A lawyer has issued a plea to the West Midlands workforce after research revealed the average Briton spends 1.5 hours per day browsing social networking sites when they should be working.
Kate Jones, an employment specialist at Midland law firm MFG Solicitors, has spoken out following the study of 1,000 UK office workers by money-saving website Voucher Codes Pro. The poll also highlighted the most common time for people logging into sites such as Facebook and Twitter during the working day is between 10am – 11am and 3pm – 4pm.website Voucher Codes Pro. The poll also highlighted the most common time for people logging into sites such as Facebook and Twitter during the working day is between 10am – 11am and 3pm – 4pm.
Ms Jones believes thousands of the region’s workers could be risking their careers by not only logging onto social networking sites at work, but also by posting derogatory comments or images which could be used in evidence against them.
She said: “The vast majority employers across the West Midlands are now well tuned into social media sites and that spells danger for workers who are using social networking unreasonably during office hours.
“People forget that there is nothing to prevent employers accessing sites to check any comments, the time of posts or to see if staff are breaking their internet policies. That can lead to disciplinary action for breaching Company policies, misbehaviour or for expressing hard line views employers don’t wish to be associated with.
“This latest research shows that more than ever, employees need to take a common-sense approach to the comments, photographs or videos they upload onto social networks and ensure they closely guard any conversations that they would not wish for their employers to see. It also clearly highlights why spending time on social networking sites shouldn’t be done during the working day and why workers must be careful to separate their online private lives from the office.”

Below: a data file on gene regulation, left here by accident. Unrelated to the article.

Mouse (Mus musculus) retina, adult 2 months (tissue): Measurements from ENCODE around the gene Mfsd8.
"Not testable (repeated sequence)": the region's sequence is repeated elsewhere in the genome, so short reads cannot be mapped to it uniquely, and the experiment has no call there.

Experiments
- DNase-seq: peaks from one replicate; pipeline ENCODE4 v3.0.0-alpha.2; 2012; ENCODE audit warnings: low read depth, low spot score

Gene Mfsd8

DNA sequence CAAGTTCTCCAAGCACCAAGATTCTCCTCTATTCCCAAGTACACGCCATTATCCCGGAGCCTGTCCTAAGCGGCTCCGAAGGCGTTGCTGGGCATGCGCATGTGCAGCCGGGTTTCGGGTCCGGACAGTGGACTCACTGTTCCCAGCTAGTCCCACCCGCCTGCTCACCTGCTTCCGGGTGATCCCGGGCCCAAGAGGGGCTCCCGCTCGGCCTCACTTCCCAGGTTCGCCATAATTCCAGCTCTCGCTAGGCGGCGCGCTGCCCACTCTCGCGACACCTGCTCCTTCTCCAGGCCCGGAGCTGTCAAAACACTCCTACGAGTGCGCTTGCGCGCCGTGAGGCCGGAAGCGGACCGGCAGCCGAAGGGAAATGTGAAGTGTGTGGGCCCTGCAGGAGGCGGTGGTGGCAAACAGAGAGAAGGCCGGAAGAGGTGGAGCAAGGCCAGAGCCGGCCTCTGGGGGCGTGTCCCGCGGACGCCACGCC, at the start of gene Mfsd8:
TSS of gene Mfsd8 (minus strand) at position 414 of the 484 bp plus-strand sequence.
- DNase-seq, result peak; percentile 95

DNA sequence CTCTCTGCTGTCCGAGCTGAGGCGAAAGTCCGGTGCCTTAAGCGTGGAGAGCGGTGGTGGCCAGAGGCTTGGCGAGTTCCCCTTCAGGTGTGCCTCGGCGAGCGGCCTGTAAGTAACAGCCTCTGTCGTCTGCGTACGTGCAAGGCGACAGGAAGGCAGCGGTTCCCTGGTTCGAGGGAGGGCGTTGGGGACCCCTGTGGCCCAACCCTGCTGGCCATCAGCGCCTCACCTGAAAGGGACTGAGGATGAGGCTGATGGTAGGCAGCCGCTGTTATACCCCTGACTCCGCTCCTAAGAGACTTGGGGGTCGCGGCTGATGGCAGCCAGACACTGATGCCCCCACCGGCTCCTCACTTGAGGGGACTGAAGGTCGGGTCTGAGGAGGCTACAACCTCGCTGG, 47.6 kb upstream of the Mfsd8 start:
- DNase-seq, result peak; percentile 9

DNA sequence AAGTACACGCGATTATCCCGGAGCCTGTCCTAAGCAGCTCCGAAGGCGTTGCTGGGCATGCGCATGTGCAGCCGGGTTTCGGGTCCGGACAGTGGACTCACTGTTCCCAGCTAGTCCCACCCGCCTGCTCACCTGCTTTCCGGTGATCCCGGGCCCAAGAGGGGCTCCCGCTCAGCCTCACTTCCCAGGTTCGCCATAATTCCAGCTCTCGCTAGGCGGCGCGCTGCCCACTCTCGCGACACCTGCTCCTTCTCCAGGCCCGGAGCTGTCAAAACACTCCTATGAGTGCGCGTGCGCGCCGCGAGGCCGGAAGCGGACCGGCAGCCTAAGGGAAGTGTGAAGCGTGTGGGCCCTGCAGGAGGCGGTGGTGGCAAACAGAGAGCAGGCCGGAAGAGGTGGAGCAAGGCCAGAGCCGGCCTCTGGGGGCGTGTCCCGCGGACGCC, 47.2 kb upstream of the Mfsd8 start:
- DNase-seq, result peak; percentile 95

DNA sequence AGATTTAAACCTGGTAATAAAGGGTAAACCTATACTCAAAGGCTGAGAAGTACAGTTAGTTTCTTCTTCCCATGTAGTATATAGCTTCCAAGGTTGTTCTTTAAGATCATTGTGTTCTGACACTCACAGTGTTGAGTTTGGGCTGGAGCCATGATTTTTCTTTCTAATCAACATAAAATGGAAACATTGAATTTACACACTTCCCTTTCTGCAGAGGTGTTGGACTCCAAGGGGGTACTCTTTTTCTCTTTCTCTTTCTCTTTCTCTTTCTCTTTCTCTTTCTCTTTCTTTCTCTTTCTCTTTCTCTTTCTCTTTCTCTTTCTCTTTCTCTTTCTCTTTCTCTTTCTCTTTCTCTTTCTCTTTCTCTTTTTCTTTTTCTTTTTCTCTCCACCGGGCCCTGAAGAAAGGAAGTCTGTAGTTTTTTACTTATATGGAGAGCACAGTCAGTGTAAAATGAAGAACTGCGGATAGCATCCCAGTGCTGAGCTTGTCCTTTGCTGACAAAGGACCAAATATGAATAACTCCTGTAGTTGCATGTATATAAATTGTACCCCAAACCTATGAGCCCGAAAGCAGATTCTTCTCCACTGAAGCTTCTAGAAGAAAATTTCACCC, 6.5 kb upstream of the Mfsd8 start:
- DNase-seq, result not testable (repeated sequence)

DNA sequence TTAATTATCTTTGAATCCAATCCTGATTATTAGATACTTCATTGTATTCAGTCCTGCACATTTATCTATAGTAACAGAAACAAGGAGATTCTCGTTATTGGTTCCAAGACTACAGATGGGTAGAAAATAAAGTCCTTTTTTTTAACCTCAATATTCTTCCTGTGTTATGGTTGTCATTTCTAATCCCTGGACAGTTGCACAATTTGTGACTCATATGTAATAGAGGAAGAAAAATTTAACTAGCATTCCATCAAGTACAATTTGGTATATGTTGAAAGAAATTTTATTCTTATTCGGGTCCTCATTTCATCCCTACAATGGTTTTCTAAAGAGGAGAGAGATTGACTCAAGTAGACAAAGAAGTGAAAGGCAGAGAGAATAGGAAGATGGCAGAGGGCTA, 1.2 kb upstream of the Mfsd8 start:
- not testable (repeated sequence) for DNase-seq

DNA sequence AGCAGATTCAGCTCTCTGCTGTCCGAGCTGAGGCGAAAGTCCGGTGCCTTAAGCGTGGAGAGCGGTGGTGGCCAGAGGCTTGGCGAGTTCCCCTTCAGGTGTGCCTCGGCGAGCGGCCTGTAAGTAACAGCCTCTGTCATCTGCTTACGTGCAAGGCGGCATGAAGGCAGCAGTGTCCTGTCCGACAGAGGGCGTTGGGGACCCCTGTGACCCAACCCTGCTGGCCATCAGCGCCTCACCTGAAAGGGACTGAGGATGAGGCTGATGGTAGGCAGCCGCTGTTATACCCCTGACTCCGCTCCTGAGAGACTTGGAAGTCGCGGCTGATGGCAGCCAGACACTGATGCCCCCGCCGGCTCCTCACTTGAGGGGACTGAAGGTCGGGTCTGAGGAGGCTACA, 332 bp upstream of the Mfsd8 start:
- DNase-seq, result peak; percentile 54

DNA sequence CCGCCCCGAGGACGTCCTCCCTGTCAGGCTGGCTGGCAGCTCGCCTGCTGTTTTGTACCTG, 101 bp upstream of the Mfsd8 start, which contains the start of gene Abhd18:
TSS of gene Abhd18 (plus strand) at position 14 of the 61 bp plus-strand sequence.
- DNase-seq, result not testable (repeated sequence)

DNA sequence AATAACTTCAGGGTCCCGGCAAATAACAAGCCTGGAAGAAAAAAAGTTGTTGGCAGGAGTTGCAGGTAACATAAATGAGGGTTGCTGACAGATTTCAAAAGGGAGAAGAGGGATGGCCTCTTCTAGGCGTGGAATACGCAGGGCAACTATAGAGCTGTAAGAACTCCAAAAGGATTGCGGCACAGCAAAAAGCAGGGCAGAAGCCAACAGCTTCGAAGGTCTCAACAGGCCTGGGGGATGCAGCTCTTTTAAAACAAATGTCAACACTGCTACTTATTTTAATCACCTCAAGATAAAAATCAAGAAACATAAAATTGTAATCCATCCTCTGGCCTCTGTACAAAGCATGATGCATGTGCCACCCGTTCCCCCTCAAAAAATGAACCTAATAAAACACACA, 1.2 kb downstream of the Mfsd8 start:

Ms Jones also gave a warning to people who are seeking work. She added; “It isn’t just people who are in employment who should be guarded. I have seen examples over the past few months of people being turned down for jobs after prospective employers carried out simple searches on Facebook and found the candidates to be unsuitable.
“Due to the recession we have a very competitive job market here in the Midlands and I am sure anyone who has had a successful interview would be devasted to be turned down at the final hurdle due to an ill-thought out comment.”
Ms Jones, who advises workers across the region on a variety of employment matters, concluded; “The number of adults who regularly use Facebook in the UK now stands at almost 40 million. That’s a growing number and certainly includes people across the Midlands – people who are potentially putting themselves in career threatening positions by flouting employer’s online policies.
“It’s hard to switch off but I urge workers to try and change their daily online habits and think of the potential consequences of having their heads in social media rather than work.”
The Voucher Codes poll also found that 46 per cent of UK workers blamed ‘ease of discreet’ access to the internet at work as the main reason for using social media during the working day.
Workers interested in discussing the subject further with Ms Jones can call 0845 55 55 321 or email firstname.lastname@example.org